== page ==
Thursday, 18 June 2009

A Very Suitable Resting Place

After 18 months at the Birmingham Repertory Company, Ian Richardson spent 15 glorious years from 1960 to 1975 (with the odd break for 'good behaviour') gracing the stage with the Royal Shakespeare Company, for whom he was a true star and an inspiration to fellow actors.

It was in Stratford-upon-Avon, in 1960, that he met his beloved wife Maroussia, a fellow member of the Company. In Stratford, fans used to wander past his house in the hope of glimpsing their idol.

His roles for the RSC included Oberon in A Midsummer Night's Dream, Antipholus of Epheseus in The Comedy of Errors, The Herald and Marat in Marat/Sade, Frank Ford in The Merry Wives of Windsor, Chorus in Henry V, Bertram in All's Well That Ends Well, Vendice in The Revenger's Tragedy, Cassius in Julius Caesar, Pericles, Angelo in Measure for Measure, Proteus in The Two Gentlemen of Verona, Prospero in The Tempest, Berowne in Love's Labour's Lost, Richard II and Bolingbroke (alternating with Richard Pasco), Iachimo in Cymbeline and both Buckingham and then the king in Richard III.

National Theatre director Nicholas Hytner begins his recollections of Ian in We Could Possibly Comment by saying, "My earliest memories as a serious theatre-goer are dominated by Ian Richardson’s incandescent performances for the RSC in the late 60’s and early 70’s."

John Sessions recalled, "He was my childhood hero and I’d grown up with all those wonderful performances at the RSC. "

Juliet Stevenson, remembers her first visit to see a professional performance of a Shakespearian play. It was in Stratford, with Ian playing Richard II. She said, "I walked into the theatre that evening one person and came out as another person. That was very largely due to Ian."

Many of his colleagues at the RSC have commented on the profound effect working with Ian had on them - how much they learnt from him, his absolute mastery of Shakespearian verse and technical brilliance and what a wonderful role model he was for fellow Company actors.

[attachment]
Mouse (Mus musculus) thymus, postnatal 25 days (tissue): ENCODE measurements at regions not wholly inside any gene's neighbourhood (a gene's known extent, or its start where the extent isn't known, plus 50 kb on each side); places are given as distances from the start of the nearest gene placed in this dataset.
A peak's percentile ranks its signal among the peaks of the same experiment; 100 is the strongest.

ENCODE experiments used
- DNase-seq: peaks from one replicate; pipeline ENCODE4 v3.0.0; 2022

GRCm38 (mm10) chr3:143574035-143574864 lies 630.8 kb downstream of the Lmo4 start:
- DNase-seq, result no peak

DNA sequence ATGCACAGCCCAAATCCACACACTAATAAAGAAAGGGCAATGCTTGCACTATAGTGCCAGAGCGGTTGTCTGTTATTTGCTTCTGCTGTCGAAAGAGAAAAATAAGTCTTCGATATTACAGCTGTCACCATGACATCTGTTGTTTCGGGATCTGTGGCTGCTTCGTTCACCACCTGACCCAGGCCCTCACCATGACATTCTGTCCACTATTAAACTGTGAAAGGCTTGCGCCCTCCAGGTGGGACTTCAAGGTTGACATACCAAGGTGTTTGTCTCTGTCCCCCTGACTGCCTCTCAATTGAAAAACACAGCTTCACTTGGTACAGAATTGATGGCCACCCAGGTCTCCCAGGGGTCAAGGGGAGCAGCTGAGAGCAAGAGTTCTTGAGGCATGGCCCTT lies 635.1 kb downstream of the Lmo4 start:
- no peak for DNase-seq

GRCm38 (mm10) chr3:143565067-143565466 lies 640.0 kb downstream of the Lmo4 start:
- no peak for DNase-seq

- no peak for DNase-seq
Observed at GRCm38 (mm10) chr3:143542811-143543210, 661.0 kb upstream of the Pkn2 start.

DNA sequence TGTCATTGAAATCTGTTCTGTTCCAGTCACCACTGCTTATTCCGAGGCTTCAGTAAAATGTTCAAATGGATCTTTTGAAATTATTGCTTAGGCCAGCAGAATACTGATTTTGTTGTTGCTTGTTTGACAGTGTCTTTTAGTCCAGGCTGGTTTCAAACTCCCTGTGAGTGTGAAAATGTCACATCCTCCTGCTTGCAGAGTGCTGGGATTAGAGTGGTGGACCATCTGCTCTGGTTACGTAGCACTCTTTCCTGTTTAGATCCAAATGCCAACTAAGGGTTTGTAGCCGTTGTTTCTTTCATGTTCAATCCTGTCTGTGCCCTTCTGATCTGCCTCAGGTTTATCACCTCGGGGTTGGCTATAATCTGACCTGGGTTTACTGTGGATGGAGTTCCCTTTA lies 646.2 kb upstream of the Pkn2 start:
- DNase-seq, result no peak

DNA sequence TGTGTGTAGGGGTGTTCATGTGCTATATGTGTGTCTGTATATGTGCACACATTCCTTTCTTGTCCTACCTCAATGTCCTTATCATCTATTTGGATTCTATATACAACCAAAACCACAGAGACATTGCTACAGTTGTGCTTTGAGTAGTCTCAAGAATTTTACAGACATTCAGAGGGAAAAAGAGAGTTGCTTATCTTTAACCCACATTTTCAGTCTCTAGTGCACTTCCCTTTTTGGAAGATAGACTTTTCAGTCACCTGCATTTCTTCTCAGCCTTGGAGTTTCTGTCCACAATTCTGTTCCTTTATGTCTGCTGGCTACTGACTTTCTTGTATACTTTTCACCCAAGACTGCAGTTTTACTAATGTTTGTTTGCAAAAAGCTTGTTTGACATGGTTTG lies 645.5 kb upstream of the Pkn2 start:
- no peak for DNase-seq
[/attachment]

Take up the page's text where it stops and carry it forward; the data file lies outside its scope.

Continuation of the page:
It is therefore so touching and appropriate, that Ian's final resting place is Stratford-upon-Avon.

Last November, Maroussia and younger son Miles, who has also acted with the RSC, placed Ian's ashes, with assistance from the construction workers, in the foundations of the Shakespeare Memorial Theatre, currently under reconstruction, Transformation Work, beneath what will be the front of the stalls.

I'm sure I won't be the only person keen to visit the new theatre when it opens next year, both to remember a dear friend, but also in the hope that there will be many glorious productions in the new theatre, worthy of the Company's great name and of a singular actor who gave so many wonderful performances at Stratford.


  1. What a moving story - and how very fitting a place for Ian's ashes to be laid to rest. Interestingly, I suggested something similar for the ashes of Ali Bongo - the recently departed President of The Magic Circle - thinking that they might be interred beneath the stage or at least within the Circle's premises, but, I'm told, the proposal was thought ghoulish and inappropriate...

  2. I don't think there's anything ghoulish about it.

    Mind you, I wonder if rumblings will be heard from beneath the theatre in Stratford if standards aren't up to scratch.

  3. I can't be the only one who felt a shiver when I read where his ashes have been interred...

    Your words, in this post and others, biring him to life - I shall certainly look for your book (and if our local Canadian bookshops don't have it, I will strongly suggest that they do so.)

    Your writing carries one away -- your posts are so thoughtful... I'm embarrassed that you've been over on my blog reading my drivel, but it was lovely to see your familiar face smiling at me when I checked my blog this morning!

  4. Many thanks for your kind words - though I don't agree at all with what you've said in the third paragraph. Funnily enough, I'm always saying exactly the same thing to Brian Sibley - how impoverished my blogs are compared to his.

    Well it's certainly available for order on (though I'm not generally pointing people in the direction of Amazon because they take such a high percentage fee that it's almost impossible to make a profit selling through them).

  5. Thanks, Sharon! I will nudge my local bookshops -- others should have access to your book as well, and I've often been concerned that the discounts offered by Amazon take profits away from the authors.

    I've just put up a post that speaks to what the wonderful people in the blogosphere offer to me, compared to what I am offering in return -- in Noel Coward's words, "the most I have is just a talent to amuse"... please see